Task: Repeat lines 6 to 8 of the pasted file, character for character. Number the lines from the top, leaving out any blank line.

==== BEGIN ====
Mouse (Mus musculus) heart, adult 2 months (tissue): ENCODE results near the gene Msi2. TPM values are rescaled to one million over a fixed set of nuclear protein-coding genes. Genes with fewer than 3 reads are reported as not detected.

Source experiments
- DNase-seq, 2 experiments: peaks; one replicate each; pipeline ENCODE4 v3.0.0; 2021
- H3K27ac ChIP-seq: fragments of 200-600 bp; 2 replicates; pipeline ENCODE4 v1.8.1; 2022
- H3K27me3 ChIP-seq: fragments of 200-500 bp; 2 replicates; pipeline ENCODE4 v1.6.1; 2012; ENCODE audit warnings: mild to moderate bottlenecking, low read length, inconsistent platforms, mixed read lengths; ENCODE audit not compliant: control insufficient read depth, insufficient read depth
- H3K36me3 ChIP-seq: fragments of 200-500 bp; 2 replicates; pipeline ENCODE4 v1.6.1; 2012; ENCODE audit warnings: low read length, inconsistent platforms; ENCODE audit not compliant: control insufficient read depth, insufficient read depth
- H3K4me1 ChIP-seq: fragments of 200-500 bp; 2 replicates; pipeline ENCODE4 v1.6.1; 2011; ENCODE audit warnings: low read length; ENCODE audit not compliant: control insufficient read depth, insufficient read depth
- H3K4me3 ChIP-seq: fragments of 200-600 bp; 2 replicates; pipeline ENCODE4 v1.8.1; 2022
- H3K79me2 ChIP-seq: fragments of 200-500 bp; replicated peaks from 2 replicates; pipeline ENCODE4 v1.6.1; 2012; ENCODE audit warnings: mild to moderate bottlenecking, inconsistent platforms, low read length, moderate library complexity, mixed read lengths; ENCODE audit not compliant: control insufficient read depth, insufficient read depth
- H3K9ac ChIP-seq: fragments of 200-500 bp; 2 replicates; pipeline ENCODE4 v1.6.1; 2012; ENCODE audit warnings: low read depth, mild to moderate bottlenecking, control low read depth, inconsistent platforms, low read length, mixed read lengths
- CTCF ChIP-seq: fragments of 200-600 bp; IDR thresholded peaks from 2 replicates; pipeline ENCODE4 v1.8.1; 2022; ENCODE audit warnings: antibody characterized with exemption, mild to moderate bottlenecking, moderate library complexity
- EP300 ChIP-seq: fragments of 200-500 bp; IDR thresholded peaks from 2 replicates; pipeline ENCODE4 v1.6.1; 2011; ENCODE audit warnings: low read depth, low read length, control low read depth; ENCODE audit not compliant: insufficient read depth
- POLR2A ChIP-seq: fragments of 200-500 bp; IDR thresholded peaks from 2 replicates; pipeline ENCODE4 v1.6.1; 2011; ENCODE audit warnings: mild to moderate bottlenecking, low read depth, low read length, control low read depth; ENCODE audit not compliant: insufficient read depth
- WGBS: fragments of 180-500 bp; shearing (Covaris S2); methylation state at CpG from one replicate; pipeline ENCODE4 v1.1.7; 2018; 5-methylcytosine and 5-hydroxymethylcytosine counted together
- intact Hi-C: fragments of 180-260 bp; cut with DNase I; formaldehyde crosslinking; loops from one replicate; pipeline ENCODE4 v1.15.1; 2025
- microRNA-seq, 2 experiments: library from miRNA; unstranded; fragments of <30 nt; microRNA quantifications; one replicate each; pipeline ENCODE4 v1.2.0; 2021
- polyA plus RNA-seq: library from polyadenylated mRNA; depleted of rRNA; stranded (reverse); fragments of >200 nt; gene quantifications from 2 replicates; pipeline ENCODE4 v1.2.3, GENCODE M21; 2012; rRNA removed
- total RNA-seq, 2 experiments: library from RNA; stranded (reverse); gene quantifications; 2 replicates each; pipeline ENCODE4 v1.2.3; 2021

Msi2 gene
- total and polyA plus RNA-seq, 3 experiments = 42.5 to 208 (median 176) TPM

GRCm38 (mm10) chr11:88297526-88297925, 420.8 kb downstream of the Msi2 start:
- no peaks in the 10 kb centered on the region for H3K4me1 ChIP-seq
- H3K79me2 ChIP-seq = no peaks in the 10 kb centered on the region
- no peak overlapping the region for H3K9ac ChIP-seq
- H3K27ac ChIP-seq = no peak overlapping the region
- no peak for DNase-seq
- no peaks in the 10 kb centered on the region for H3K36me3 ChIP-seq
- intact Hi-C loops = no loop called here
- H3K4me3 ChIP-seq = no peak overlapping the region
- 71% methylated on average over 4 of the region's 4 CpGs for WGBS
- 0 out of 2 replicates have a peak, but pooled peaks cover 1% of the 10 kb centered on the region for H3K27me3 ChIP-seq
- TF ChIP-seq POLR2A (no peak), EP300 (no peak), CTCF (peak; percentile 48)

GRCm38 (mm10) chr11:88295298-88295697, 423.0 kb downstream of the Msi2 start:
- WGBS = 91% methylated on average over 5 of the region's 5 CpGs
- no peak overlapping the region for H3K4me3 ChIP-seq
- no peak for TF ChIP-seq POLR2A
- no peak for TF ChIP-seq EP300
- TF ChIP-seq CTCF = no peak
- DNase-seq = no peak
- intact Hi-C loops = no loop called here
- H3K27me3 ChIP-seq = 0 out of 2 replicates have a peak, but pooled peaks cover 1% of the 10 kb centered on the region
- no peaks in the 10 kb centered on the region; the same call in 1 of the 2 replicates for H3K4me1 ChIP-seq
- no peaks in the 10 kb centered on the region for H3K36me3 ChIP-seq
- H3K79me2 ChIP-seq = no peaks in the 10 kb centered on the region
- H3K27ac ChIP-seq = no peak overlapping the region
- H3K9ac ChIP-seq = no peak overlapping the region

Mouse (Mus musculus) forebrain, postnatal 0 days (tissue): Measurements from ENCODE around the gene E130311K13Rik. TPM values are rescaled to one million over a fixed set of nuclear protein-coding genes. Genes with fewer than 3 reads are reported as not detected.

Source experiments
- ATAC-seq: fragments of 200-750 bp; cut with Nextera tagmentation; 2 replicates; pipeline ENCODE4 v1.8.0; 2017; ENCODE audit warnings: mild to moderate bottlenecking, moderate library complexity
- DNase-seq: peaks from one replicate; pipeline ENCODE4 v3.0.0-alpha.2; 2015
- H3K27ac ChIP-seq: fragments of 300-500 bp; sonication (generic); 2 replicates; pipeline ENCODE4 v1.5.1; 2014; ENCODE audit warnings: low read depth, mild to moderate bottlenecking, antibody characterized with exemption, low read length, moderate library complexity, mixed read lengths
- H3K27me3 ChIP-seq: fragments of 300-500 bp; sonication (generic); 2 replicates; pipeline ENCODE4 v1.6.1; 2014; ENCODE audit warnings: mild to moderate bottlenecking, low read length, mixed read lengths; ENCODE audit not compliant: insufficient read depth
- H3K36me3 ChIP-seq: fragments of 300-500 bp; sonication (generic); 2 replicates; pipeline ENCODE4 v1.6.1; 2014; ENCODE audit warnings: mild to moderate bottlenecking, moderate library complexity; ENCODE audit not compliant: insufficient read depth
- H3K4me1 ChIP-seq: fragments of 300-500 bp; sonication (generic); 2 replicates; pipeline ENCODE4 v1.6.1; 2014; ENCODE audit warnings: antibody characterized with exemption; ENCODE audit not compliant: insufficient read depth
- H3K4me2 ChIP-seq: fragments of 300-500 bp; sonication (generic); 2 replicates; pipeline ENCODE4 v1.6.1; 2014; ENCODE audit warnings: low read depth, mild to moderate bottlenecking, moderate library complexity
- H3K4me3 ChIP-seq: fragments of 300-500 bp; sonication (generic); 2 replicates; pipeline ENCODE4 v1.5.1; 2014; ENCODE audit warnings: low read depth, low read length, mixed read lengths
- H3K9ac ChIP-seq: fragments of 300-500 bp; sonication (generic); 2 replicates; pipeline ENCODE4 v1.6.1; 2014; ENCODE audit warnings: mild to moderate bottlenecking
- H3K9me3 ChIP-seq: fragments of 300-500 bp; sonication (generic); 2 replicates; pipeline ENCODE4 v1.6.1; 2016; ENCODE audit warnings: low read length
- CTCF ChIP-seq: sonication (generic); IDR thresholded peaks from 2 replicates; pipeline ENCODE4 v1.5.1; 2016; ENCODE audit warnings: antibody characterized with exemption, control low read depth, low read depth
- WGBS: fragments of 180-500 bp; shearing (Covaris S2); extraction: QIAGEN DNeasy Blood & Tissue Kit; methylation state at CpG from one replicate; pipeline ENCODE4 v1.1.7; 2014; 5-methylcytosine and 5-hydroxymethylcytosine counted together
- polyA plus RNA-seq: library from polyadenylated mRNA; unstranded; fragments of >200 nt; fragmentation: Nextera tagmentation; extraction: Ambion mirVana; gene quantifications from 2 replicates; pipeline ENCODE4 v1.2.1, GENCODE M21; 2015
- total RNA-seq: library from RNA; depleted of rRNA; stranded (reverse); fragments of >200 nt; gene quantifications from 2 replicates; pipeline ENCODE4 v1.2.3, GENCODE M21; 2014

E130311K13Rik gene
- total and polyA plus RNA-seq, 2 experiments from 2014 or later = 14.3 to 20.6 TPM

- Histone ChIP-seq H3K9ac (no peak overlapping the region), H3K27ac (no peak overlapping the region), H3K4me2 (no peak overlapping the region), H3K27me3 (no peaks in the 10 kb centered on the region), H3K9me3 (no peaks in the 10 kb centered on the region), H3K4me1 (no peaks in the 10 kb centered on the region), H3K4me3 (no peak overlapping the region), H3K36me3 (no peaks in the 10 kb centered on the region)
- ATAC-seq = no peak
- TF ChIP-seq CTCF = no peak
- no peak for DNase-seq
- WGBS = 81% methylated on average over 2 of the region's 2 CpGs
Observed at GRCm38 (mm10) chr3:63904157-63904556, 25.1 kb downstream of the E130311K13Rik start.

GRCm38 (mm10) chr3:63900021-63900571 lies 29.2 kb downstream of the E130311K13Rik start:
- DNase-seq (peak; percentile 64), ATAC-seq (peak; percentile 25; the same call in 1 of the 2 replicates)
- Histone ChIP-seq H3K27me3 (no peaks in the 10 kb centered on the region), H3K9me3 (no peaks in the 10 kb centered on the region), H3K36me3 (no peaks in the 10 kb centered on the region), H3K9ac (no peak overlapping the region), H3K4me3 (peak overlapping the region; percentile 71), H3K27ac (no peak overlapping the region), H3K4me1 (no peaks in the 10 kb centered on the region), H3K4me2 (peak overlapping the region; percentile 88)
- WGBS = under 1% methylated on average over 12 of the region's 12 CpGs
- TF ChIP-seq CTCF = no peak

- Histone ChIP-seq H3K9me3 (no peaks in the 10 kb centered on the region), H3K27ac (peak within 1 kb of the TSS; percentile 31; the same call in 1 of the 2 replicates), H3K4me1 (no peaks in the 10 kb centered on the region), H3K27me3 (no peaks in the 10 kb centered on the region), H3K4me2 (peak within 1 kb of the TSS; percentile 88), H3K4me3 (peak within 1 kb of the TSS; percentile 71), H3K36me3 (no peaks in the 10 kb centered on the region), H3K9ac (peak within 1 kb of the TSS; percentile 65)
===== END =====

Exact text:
- H3K36me3 ChIP-seq: fragments of 200-500 bp; 2 replicates; pipeline ENCODE4 v1.6.1; 2012; ENCODE audit warnings: low read length, inconsistent platforms; ENCODE audit not compliant: control insufficient read depth, insufficient read depth
- H3K4me1 ChIP-seq: fragments of 200-500 bp; 2 replicates; pipeline ENCODE4 v1.6.1; 2011; ENCODE audit warnings: low read length; ENCODE audit not compliant: control insufficient read depth, insufficient read depth
- H3K4me3 ChIP-seq: fragments of 200-600 bp; 2 replicates; pipeline ENCODE4 v1.8.1; 2022